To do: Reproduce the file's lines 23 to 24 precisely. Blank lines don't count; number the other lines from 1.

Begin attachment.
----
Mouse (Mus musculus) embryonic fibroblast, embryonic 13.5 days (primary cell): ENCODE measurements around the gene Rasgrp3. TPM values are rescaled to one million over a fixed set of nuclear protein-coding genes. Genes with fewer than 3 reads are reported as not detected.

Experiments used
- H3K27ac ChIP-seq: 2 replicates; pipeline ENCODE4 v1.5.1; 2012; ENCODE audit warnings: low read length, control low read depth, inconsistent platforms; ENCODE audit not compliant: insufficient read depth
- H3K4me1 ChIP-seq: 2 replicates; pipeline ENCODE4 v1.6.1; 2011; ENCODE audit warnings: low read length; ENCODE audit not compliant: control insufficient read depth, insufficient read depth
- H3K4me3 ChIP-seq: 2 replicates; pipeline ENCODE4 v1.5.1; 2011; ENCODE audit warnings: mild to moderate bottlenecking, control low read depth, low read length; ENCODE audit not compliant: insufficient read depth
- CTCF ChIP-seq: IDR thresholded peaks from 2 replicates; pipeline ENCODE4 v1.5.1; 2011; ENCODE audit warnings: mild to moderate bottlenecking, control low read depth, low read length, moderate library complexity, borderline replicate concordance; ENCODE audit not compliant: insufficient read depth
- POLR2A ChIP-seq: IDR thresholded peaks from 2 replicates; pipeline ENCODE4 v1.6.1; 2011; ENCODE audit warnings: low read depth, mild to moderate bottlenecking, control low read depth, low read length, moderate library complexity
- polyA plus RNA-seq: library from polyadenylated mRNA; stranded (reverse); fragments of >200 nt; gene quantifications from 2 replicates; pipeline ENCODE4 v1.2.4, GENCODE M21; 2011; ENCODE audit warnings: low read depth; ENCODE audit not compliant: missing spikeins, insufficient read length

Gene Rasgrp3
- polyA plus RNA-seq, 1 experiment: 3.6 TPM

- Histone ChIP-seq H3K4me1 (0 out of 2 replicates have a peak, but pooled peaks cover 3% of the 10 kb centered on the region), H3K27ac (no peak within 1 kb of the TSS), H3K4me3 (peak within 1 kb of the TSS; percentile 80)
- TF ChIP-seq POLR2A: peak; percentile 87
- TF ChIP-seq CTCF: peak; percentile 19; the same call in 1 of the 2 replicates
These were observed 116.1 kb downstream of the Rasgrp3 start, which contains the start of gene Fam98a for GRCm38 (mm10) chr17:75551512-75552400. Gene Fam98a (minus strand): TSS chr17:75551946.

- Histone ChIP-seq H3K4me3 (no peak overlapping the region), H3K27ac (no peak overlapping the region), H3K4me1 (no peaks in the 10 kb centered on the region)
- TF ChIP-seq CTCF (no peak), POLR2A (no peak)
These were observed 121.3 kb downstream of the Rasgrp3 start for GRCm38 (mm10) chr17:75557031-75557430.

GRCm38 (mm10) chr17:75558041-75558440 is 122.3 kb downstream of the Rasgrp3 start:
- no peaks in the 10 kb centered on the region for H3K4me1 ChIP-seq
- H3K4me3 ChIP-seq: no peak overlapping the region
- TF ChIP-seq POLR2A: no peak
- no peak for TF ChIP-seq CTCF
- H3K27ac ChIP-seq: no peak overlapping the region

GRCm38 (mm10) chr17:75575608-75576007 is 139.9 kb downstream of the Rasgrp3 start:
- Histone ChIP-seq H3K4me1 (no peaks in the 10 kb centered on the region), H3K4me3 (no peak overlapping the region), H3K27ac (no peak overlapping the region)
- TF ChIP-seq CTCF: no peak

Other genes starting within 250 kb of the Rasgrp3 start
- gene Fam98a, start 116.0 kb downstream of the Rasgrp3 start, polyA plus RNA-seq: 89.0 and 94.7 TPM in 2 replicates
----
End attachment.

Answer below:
- H3K27ac ChIP-seq: no peak overlapping the region

GRCm38 (mm10) chr17:75575608-75576007 is 139.9 kb downstream of the Rasgrp3 start: